First premolar 40 4 10 40 0 0
Second premolar 40 1 2.5 40 0 0
First molar 40 0 0 40 0 0
Total 480 33 6.87 480 6 1.25

In comparison, root dilaceration was observed in six out of a total of 480 teeth in Group 2 (1.25%). The maxillary first premolars (7.5%) were the most frequently dilacerated teeth. In Group 1, a total of 14 out of 20 patients had at least one dilacerated tooth. On the other hand, root dilaceration was detected in only four out of 20 patients in Group 2.

DISCUSSION

There is substantial evidence in the literature to support that heavy forces lead to an increase in root resorption risk due to creation of high-level stresses on the periodontal ligament.[19,20] However, there are still unidentified risk factors for root resorption.[21,22] Considering that RME&RHg therapy is usually performed in pediatric patients, who still have immature roots, little is known about the long-term possible negative effects of the treatment such as root resorption on teeth.[8,23,24] To the best of our knowledge, no previous study has been published on the relationship between formation of root resorption during fixed orthodontic treatment and past RME&RHg therapy.

We evaluated the change of root length on panoramic radiographs in this study. It was reported that panoramic radiographs provide sufficiently accurate information for linear measurements of root length at different time points.[25] CBCT has high accuracy to detect changes in root length.[26] On the other hand, CBCT imaging may deliver more ionizing radiation doses than panoramic radiography. Adolescents are more susceptible to develop breast and thyroid gland cancer than adults due to the continuing development of tissues, and even very low doses may cause development of malignancy in children and adolescents.[27] Because certain relationships between radiation dose and its biological harm are poorly understood, clinicians should apply the ALARA principles (the concept of “as low as” reasonably achievable) in clinical practice.[27] The correction formula of root length value was used to eliminate the magnification differences between the panoramic radiographs at t1 and t2, similar to the previous studies in the literature.[8,15,16]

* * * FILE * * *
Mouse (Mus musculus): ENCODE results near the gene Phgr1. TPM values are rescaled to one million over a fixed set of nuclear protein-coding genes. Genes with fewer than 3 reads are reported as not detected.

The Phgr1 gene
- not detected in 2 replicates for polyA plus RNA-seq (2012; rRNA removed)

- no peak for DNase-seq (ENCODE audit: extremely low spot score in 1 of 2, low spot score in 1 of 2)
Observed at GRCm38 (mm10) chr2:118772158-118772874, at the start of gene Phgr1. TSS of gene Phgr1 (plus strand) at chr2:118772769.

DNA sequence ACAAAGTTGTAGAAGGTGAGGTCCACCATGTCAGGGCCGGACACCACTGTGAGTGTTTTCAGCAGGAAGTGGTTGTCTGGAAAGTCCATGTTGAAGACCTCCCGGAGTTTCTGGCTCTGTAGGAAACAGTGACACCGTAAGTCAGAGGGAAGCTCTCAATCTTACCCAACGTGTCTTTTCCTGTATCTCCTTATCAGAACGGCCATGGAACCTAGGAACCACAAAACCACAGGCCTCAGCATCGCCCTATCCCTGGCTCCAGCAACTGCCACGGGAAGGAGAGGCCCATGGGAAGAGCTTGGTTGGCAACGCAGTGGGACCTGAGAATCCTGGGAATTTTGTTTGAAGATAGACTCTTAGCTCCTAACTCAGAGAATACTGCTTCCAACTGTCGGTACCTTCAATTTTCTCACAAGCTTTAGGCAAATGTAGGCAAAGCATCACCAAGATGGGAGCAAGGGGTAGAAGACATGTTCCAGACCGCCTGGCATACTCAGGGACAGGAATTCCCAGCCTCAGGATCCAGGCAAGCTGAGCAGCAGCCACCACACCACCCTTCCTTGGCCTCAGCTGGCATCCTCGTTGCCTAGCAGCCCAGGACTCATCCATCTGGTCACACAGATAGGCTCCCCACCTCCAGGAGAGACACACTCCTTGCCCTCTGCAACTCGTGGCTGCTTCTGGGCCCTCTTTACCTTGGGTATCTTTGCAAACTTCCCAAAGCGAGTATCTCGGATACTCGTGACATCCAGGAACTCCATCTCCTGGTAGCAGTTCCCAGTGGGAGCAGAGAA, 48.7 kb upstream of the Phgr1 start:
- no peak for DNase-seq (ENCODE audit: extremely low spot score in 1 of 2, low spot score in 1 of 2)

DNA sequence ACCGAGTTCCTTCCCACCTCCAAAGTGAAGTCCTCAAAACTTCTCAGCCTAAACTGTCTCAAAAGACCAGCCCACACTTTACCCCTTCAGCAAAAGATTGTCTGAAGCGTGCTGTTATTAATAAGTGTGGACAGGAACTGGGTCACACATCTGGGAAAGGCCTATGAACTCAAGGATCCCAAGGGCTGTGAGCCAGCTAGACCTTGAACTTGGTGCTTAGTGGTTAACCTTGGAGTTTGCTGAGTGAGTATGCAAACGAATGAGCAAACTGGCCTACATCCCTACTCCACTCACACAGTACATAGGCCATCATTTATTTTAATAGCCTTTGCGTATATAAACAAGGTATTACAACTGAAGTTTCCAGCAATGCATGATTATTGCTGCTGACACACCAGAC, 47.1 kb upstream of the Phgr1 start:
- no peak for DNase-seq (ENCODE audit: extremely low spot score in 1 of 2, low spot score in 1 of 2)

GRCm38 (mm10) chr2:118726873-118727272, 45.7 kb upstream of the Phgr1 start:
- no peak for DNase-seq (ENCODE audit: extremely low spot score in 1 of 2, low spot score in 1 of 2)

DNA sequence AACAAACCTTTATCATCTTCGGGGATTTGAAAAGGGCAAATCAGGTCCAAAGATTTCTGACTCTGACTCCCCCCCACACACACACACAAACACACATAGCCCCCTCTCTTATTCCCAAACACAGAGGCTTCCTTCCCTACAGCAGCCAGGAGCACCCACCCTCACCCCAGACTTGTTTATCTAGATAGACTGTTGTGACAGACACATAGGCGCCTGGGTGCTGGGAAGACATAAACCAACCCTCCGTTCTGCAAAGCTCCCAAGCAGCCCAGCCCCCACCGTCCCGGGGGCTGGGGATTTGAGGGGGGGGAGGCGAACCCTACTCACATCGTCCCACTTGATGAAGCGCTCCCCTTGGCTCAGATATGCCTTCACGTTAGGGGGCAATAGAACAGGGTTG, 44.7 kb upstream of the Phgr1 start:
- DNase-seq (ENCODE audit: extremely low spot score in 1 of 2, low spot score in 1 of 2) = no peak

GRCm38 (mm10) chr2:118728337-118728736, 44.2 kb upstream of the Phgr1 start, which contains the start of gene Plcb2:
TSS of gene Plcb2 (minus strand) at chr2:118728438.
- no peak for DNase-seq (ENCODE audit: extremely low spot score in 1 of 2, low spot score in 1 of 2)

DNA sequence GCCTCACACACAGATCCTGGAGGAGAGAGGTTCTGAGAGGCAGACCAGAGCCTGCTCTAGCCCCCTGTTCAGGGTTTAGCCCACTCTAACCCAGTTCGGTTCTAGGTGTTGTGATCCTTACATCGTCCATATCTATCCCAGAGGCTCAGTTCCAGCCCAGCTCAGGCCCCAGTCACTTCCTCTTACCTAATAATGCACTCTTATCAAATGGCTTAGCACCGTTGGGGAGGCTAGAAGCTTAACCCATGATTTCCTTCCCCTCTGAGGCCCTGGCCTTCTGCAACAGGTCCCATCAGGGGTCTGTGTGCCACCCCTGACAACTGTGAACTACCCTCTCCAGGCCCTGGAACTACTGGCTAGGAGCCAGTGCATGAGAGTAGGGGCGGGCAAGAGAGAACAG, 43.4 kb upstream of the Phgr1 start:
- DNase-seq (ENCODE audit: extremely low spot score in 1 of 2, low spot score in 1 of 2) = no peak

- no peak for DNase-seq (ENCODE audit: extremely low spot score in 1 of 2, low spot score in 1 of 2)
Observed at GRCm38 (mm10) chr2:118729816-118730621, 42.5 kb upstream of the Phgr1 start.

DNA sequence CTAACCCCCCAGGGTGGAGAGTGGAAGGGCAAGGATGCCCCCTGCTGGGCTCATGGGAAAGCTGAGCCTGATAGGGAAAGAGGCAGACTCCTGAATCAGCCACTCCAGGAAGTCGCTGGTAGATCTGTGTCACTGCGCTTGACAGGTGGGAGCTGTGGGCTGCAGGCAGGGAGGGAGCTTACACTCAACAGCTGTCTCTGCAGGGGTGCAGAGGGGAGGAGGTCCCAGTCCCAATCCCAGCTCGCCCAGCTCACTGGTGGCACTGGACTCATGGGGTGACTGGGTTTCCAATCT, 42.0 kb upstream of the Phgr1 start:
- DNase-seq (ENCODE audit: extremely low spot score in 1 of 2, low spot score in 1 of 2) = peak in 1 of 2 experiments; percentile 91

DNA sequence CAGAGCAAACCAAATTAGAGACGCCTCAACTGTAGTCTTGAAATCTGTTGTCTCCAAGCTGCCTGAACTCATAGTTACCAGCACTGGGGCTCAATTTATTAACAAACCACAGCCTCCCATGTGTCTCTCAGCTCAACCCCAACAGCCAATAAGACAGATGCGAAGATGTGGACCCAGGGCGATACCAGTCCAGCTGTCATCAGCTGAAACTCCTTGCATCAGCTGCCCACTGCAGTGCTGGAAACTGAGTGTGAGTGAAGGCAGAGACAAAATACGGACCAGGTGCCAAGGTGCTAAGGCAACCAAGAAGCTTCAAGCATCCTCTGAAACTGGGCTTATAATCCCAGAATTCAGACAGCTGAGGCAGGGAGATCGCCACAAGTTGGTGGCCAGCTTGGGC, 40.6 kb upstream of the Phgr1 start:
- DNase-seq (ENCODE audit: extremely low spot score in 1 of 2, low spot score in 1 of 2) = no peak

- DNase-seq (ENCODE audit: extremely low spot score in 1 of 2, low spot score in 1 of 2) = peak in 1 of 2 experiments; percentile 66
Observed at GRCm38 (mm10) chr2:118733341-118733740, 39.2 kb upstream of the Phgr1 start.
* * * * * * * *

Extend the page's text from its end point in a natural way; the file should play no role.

The changes in the inclinations of the upper and lower incisors related to fixed orthodontic treatment outcomes may cause shorter or longer root length seen on panoramic radiographs than the actual length.[8] Therefore, the changes in the inclination of the maxillary and mandibular incisors from T1 to T2 were calculated. Since no statistically significant differences were observed in the change of inclination between the groups, it was considered that the change in the inclination of the incisors had no influence on the root length measured on the panoramic radiographs.

We assessed a total of 960 tooth lengths quantitatively using the ImageJ program (version 1.37, National Institutes of Health, Bethesda, Maryland, USA). The upper incisors are more susceptible to root resorption than other teeth during orthodontic treatment, and these are followed by lower incisors and first molars.[15,26,28] Similarly to these findings, the intragroup comparisons showed that the upper central and lateral incisors had root shortening in both groups.[29] We found that root resorption was observed in the upper and lower incisors, first molars and upper left second premolars of the patients who had previously been treated with RME&RHg (Group 1), and this finding was in accordance with what was reported by Castro et al.[30] However, in the patients with no previous RME&RHg therapy, root resorption was observed only in the upper incisors after fixed orthodontic treatment (Group 2).

The intergroup comparison of the root length changes related to treatment outcomes revealed that lower incisors, upper second premolars, and all first molars except for the upper left molars in Group 1 had more root shortening than those in Group 2. De Rossi et al.[31] reported that the occlusal thickness of an acrylic expander leads to an increase in the activity of chewing muscles in both a resting position and habitual mastication. A possible explanation for the increased root resorption in the lower incisors in Group 1 could be forces transmitted to these teeth due to an increase in chewing muscle activity during the RME&RHg treatment. The lingually directed force application on the level of mandibular incisor roots by chin pad of the RHg could be another possible reason of the root resorption.

The RME&RHg treatment transmits heavy forces to permanent teeth directly or through deciduous teeth and it generates high-level stresses on periodontal tissues, and this may negatively influence the dental root development process.[8] The long-term effects of such an orthopedic force applied in the early period may include disorders of root development such as root dilacerations and increased risk of root resorption.[8,32] Therefore, the significant increase in root resorption of the patients treated in two phases could be explained by the potential long-term effects of heavy orthopedic forces.